The first database is called a Forward Lookup Zone.

A Forward Lookup Zone is your user‑friendly name turned IP address, whether it be an IPv4 address or an IPv6 address. We’ll talk later about the differences between the type of records that we’re going to have. That’s our Forward Lookup Zone.

A Reverse Lookup Zone is our IP address to a user‑friendly name. For example, let’s say we’re getting that proverbial ping of death. We have a machine that’s been compromised. Now it’s pinging, maybe, our mail server, or it’s pinging one of our domain controllers or our file server continuously.

If we were to use something where we will be monitoring the network, all we would see is the IP address of this machine. We may be wondering where that machine’s coming from. We can do a reverse lookup on that IP address, and it will tell us the user‑friendly name of that machine.

Let’s take a look at inside DNS, how this would actually look.

If we come to our DNS environment.

We’ll delete these zones real quick just to show you how to create them.

If we come in my DNS server and right‑click on the Forward Lookup Zone, we’ve already look at how we install DNS and how we got here through our DNS console. Next, right‑click on the server and right‑click on Forward Lookup Zone

And add a new zone.

Next. We’ll create a primary zone.

Next. We’re going to give it a name, myenvironment.local.

If you remember when we did the name resolution earlier, we have our top‑level name spaces. We want to make sure this one doesn’t get out on the Internet. Click next. Then create the zone database file. Next.

We’re not going to do anything with updates right now. Next,

And click finish.

Our DNS server is now an authoritative DNS server for an environment called myenvironment.local.

For the purposes of CompTIA Network +, you don’t have to know what a stub zone is.

For Network +, you have to know what a primary and secondary is, so when we create the primary zone.


The next thing we want to do is create the Reverse Lookup Zone.


Create an IPv4 zone. Next.

Create a Network ID is 172.16.1.

Notice it’s the three first octets of my IP address. Next.

Notice it does create a Reverse Lookup Zone called 1.16.172.in-addr.arpa.dns. Hit next.

We’ll not select the updates options right now. Finish.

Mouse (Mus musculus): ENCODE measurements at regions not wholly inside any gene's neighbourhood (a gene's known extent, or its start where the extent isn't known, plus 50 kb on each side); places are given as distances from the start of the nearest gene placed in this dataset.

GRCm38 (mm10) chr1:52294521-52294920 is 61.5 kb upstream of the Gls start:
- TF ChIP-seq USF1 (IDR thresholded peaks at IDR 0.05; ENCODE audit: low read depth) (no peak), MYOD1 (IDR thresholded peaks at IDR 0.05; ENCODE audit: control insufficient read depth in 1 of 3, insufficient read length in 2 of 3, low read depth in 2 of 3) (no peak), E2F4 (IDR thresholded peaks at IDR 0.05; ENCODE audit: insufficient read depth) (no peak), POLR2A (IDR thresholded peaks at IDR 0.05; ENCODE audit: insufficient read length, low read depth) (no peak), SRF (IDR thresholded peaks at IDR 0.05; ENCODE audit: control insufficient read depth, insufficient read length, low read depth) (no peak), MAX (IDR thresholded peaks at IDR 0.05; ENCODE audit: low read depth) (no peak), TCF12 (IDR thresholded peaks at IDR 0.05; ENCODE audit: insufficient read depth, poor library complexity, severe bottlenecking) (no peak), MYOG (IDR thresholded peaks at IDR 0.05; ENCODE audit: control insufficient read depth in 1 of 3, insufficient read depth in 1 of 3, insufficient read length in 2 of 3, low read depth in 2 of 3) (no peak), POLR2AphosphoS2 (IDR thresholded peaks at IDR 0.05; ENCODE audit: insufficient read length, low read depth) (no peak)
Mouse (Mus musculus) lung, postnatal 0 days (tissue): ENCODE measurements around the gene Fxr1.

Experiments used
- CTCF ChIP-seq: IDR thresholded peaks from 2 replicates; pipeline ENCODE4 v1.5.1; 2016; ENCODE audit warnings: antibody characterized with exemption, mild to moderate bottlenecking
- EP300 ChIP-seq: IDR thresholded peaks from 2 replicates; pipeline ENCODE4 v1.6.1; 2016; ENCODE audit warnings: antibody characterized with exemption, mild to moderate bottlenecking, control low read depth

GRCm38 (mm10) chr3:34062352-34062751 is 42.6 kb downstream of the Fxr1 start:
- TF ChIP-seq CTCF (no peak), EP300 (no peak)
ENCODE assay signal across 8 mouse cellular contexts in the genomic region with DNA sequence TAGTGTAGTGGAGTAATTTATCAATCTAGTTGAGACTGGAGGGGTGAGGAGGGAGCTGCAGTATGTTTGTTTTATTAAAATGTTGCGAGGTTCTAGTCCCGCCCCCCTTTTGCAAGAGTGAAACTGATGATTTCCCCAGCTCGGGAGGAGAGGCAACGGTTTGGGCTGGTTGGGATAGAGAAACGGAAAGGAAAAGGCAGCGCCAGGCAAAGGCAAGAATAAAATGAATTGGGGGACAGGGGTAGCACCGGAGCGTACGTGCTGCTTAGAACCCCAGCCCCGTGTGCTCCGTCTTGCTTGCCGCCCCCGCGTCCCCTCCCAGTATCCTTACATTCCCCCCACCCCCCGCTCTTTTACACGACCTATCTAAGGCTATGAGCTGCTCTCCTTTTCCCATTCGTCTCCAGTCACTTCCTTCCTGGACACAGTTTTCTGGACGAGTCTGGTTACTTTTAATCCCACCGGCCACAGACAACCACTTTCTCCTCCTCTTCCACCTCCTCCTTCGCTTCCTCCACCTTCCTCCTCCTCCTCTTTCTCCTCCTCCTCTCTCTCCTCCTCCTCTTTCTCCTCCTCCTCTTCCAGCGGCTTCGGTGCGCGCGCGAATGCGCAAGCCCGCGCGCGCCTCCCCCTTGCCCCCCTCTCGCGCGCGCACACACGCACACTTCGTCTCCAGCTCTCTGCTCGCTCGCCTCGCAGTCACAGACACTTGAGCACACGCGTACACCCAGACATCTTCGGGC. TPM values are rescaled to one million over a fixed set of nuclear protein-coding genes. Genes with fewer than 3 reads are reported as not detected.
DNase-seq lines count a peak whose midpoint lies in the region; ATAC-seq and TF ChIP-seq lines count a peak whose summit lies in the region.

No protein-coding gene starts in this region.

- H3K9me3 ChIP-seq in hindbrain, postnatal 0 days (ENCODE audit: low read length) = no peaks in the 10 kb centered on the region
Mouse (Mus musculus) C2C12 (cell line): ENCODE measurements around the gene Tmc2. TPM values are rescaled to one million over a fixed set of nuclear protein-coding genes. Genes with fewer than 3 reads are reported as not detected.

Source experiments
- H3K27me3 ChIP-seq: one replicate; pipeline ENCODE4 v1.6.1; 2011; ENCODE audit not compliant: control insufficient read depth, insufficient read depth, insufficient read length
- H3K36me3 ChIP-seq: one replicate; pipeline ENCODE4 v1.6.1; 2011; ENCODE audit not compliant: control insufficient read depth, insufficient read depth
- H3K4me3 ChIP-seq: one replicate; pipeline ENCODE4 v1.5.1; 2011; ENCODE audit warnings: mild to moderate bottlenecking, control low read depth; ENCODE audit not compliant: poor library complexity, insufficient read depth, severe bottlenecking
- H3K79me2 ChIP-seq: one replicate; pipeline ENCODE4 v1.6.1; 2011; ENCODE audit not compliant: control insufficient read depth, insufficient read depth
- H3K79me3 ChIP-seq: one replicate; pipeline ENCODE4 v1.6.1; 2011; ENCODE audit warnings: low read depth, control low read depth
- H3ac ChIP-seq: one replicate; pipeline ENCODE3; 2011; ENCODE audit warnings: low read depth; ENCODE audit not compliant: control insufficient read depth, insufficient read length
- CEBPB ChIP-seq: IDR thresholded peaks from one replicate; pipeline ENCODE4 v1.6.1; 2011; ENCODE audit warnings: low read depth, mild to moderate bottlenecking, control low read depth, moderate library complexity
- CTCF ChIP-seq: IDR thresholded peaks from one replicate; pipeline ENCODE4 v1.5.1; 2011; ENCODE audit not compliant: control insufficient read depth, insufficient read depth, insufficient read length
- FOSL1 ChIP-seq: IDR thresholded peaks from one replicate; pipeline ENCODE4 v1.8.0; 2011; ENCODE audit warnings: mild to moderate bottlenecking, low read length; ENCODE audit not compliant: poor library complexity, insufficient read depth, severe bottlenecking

Notice it created my Reverse Lookup Zone.

Now this is going to start populating with IP addresses to user‑friendly names.

If you have an IPv6 environment, you’re going to want to set up a Reverse Lookup Zone for IPv6. It’s going to look a little bit different than IPv4. First of all, it’s going to have a .IPv6.ARPA.

It doesn’t include the ADDR. If you’re familiar with an IPv6 address, you might have an address of 2002.F461.25B7 and it will continue.

Remember this is 128 characters total. We’re not going to write the whole 128 characters out. What you’ll see as a IPv6 reverse address is it’ll take this number, and it’s going to write it backwards. You have and so forth for the IPv6 address. It’s going to write them out backwards.

Just be familiar with what an IPv6 Reverse Lookup Zone looks like and what the address looks like.

Let’s go look at real quick a DNS server that we already built that has some legal zones in it.

Next we’ll come into DNS.

Notice I have a Forward Lookup Zone called USSHQ.local. It’s already been populated with records.

We have another lesson that explains what all these different record types are and how we go about creating them manually, or how we dynamically can populate it.

Next we’ll come down to the Reverse Lookup Zone. There it knows we have our Reverse Lookup Zone.

Again, this is what a reverse lookup record would look like. If we had a reverse lookup for IPv6, you’d see the IPv6 address in here.

Here, we have had the IP address, and it maps to this user‑friendly name.

Back in the Forward Lookup Zone, we have the user‑friendly name mapping to an IP address.

We’ve looked at what are the different zone types in DNS and why they’re so important to you in your environment.

Until next time….

Rick Trader
CompTIA Network + Instructor – Interface Technical Training
Phoenix, AZ

Video Certification Training: CompTIA Network +